The World Cup needs reviewing but the format is not the only reason the tournament in the Caribbean has been lacklustre so far.
It is simply too long, and although you've got to say fair play to Ireland and Bangladesh, they've ruined the cup by making the Super Eights.
The ICC faces a delicate balancing act because they have to encourage countries such as Bangladesh and assist their development. But they also need to ensure that it is not so easy for them to play such a big part in the whole tournament unless they are truly up to standard.
The problem is that the current structure makes it too easy for a minnow to make the second stage, and once there they are guaranteed seven more matches. So far, a lot of the tension has been removed around who is going to make the semifinals.
But right now world cricket's problems go a little deeper. Over the past five or six years, a clutch of great players have retired - Wasim Akram and Waqar Younis to name two.
And some of the remaining greats who have turned up to this tournament - Sachin Tendulkar and Brian Lara being the obvious ones - have been off the pace.
No one has really come through to replace them - the fast-bowling stocks are nothing like they were 10 years ago and I can't see a 23- or 24-year-old batsman out there who looks like he is going to make 30 test centuries.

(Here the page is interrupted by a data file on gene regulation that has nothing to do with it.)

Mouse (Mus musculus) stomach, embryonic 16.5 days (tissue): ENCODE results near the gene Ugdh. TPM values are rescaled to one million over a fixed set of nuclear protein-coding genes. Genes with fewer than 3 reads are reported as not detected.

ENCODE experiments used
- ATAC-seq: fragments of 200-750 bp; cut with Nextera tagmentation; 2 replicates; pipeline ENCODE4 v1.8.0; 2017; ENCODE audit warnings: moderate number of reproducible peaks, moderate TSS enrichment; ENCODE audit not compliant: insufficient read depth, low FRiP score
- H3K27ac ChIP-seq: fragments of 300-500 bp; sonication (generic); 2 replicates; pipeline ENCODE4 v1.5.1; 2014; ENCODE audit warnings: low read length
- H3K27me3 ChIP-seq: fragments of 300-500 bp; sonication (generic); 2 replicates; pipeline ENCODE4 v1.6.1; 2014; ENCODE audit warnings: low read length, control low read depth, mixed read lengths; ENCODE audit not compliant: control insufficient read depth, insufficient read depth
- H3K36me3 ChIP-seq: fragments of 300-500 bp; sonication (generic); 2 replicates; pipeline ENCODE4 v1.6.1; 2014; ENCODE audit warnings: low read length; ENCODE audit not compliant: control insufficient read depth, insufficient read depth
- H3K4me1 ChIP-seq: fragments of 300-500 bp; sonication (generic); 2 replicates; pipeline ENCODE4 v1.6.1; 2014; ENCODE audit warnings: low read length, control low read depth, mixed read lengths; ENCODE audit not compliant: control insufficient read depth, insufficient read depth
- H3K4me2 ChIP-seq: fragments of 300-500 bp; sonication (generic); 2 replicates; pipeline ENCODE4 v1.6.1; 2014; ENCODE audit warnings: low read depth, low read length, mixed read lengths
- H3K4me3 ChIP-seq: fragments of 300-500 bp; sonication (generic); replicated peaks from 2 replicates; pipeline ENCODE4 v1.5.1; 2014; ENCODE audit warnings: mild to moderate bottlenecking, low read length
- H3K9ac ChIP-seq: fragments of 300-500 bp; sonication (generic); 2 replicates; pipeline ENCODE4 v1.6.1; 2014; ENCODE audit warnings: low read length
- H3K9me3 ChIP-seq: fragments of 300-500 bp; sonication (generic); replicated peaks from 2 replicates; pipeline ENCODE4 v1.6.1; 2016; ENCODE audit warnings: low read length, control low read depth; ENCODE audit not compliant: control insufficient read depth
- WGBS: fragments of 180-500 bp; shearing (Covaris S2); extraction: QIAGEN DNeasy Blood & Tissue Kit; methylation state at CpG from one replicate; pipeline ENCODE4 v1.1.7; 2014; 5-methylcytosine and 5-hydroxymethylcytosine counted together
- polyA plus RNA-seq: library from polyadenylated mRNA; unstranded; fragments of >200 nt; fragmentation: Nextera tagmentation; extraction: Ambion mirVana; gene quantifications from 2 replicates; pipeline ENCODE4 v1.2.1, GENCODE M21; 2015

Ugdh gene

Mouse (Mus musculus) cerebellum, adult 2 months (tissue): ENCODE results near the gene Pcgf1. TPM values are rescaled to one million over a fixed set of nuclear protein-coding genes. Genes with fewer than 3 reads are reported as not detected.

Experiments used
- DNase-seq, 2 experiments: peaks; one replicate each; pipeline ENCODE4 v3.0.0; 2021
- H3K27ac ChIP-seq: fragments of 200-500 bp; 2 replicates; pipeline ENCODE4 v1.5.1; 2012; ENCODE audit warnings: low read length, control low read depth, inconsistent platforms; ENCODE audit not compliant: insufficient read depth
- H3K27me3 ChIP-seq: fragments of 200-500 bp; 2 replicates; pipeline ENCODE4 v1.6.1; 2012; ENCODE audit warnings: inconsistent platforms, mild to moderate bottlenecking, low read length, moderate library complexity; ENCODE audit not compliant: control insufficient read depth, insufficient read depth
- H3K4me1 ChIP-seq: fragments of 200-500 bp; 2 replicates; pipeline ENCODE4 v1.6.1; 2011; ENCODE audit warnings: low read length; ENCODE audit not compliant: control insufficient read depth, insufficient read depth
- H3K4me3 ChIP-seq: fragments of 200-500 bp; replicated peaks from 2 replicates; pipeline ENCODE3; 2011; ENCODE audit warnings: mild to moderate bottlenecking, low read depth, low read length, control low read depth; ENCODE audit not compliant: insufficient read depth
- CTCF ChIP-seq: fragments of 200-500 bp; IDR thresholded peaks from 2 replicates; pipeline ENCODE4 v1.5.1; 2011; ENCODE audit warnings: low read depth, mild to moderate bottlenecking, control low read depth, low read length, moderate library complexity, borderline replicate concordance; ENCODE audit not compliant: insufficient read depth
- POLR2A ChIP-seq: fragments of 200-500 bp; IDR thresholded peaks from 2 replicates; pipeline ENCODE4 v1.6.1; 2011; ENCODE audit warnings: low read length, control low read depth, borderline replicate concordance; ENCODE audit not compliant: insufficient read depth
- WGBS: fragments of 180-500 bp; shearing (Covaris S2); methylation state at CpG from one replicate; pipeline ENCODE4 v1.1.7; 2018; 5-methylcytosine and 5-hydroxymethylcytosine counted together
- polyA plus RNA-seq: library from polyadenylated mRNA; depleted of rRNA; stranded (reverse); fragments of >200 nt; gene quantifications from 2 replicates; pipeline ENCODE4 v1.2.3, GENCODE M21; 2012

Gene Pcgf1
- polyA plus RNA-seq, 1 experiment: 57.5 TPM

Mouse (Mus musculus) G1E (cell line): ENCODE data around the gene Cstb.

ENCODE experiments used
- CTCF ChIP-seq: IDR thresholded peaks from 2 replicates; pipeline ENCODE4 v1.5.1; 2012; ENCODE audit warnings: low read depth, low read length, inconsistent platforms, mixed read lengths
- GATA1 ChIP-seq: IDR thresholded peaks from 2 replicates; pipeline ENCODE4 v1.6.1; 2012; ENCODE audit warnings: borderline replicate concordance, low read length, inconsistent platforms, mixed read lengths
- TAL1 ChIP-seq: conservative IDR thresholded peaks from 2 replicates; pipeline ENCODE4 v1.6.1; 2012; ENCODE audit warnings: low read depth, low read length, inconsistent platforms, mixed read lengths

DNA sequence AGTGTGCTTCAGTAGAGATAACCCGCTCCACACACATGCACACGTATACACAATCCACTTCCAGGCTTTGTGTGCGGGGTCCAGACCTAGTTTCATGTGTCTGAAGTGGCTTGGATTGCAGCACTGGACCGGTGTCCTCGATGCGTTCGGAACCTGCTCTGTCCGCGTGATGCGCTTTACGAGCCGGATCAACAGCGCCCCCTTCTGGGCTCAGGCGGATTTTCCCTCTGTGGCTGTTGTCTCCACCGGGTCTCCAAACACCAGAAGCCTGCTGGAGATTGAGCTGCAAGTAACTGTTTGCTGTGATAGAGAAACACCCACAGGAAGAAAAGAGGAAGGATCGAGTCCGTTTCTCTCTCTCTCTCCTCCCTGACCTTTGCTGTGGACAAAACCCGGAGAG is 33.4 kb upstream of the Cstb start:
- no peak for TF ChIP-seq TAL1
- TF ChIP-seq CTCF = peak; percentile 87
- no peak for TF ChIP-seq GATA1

That's just the ebb and flow of international cricket. Those players will come through at some point.
But for the past couple of years, and for the next few, if you take Australia out of the picture the quality looks very lean.
Maybe New Zealand is going to lead the next revolution, through players such as Brendon McCullum and Ross Taylor.
New Zealand cricket has never had a better chance to take the game by the scruff of the neck.
In one-day cricket we are already reasonably dominant, although to date we have lacked consistency and the ability to push the Aussies around as often as we appear capable of.
As for winning this World Cup, New Zealand has been presented with a dream run in many ways.
They have had what amounts to a series of warm-up games before facing the three best teams leading into the semifinals.
South Africa may be a stumbling block for us. Historically, we have always struggled against them although I don't know why. We have often found South Africa harder to beat than Australia. Sri Lanka are up there, and will get stronger, although it seems to me that batters are finally getting to grips with Muttiah Muralitharan and are increasingly comfortable facing Lasith Malinga.
My big fear, though, is that New Zealand will be lulled into playing an orthodox game against Australia.
We need to go outside the box, throw caution to the wind.
The problem may be that our guys believe they can beat Australia through patterned cricket, having trundled so comfortably through the tournament so far and after beating Australia B 3-0 out here. That could be our downfall.